Likutei Sichos vol. 35 page 192 ff. classes

Silence during Prayer; three opinions, three approaches.


The Davening when Moshiach comes will be 1) total bittul, 2) which will take over the form of the body (also) and allow for Davening to be out loud. Page 197.

Why when Moshiach comes will Davening be out loud even according to Nigla DiTorah. To have Bittul in all aspects of the person. Page 196-7.

Back to the Zohar that holds that Davening should be (in effect) silent altogether, because in Atzilus, that is all that Davening is: Connecting to Hashem. Page 195-6.



The third opinion, the Bais Yosaif: Davening is primarily about Kavana. A summary (and review in the text) of the three opinions about why we whisper in Davening. Page 195.



Three different reasons for why to Daven silently: 1) To show faith in Hashem (He can hear even a whisper) 2) Out of fear and respect one can simply not raise his voice. 3) To facilitate a deep kavana requires quiescence. Page 194-5.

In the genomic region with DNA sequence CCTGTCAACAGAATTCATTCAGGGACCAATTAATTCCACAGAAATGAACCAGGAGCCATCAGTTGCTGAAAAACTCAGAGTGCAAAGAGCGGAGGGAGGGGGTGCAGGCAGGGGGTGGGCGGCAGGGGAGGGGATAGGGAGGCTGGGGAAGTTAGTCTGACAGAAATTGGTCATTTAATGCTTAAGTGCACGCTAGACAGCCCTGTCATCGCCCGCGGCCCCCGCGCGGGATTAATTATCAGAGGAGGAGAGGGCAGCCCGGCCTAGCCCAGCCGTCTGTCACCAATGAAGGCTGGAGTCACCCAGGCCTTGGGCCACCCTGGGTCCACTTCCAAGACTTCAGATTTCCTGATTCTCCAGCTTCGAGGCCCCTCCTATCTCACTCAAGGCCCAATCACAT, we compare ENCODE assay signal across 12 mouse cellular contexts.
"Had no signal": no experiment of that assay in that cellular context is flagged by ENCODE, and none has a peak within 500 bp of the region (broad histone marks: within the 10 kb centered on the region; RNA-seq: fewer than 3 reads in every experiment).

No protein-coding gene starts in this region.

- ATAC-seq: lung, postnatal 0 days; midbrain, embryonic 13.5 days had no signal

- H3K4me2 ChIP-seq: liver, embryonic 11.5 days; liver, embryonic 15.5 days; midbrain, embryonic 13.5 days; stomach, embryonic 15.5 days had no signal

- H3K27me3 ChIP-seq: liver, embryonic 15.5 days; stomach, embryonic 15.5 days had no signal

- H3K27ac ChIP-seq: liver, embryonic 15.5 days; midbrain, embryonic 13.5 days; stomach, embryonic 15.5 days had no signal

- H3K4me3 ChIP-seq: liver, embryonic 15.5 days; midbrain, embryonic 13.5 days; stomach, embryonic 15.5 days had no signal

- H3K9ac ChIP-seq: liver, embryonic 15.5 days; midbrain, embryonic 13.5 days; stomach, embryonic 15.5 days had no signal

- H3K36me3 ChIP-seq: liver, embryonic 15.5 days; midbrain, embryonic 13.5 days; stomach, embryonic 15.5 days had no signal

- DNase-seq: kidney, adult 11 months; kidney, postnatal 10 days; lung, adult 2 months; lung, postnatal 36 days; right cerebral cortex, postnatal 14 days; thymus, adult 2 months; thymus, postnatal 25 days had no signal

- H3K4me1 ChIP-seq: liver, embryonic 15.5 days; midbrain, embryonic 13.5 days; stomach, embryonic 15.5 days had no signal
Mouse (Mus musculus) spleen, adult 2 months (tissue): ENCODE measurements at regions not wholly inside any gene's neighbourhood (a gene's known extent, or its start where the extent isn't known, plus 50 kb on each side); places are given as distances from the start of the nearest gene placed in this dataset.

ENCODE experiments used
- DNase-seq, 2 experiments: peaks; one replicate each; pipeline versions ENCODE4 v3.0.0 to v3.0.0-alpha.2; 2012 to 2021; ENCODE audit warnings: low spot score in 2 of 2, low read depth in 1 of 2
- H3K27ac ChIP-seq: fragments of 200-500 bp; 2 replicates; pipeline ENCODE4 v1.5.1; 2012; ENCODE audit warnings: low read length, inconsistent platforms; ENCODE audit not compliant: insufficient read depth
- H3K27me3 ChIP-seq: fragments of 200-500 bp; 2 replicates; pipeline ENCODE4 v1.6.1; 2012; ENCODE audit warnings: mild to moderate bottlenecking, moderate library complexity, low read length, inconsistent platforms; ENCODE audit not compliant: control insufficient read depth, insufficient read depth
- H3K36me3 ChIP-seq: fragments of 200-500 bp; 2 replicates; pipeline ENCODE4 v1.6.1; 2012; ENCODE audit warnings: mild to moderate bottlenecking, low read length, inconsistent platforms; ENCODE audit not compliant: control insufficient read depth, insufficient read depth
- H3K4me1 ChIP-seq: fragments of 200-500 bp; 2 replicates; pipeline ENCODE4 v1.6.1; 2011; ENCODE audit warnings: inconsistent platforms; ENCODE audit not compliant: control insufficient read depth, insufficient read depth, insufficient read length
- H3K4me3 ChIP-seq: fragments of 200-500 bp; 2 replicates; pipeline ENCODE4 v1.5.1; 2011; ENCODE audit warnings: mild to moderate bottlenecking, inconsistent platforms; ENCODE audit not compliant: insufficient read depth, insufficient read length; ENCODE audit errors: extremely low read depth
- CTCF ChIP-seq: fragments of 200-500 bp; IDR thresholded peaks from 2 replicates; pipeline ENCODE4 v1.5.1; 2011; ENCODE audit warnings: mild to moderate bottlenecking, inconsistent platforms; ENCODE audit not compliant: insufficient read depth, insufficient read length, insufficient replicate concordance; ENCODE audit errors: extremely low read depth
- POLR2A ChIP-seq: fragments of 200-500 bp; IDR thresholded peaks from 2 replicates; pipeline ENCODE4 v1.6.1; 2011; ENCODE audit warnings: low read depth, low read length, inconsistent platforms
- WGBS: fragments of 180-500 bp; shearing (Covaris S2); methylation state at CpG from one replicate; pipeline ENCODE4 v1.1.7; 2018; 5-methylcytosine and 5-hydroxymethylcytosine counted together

The issue of the three opinions is what is the most important aspect of Davening? Asking for things or Kavana? The three views are 1) Asking for things and the whispering is for secondary reasons, 2) Asking for things but the the whispering is needed for the Davening itself, 3) Kavana and that requires quiescence. Page 193-4.

Not Davening loud for the sake of kavana. Three ways of saying the same thing: 1) You're not allowed to Daven loud, 2) You don't need to Daven loud, 3) Daven in a whisper. They are actually saying three different things. Page 192-3.

Chana was the first to introduce the idea of davening quietly, as she saw the need to prioritize the Kavana. The story of the Husyatener Rebbe has various versions. What I related is the version I heard from Rabbi Feder; from Rabbi N. T. I heard that it was the kever of the Orach Chayim and that many people had joined together in Prayer (after undertaking to build Mikvaos all over Eretz Yisroel) and the Prayer lasted about two hours, not twenty four as I indicated. Page 192.



Introduction to the Sicha about silent prayer (or: praying in silence) which Chana introduced. There will be three opinions and ideas about this.



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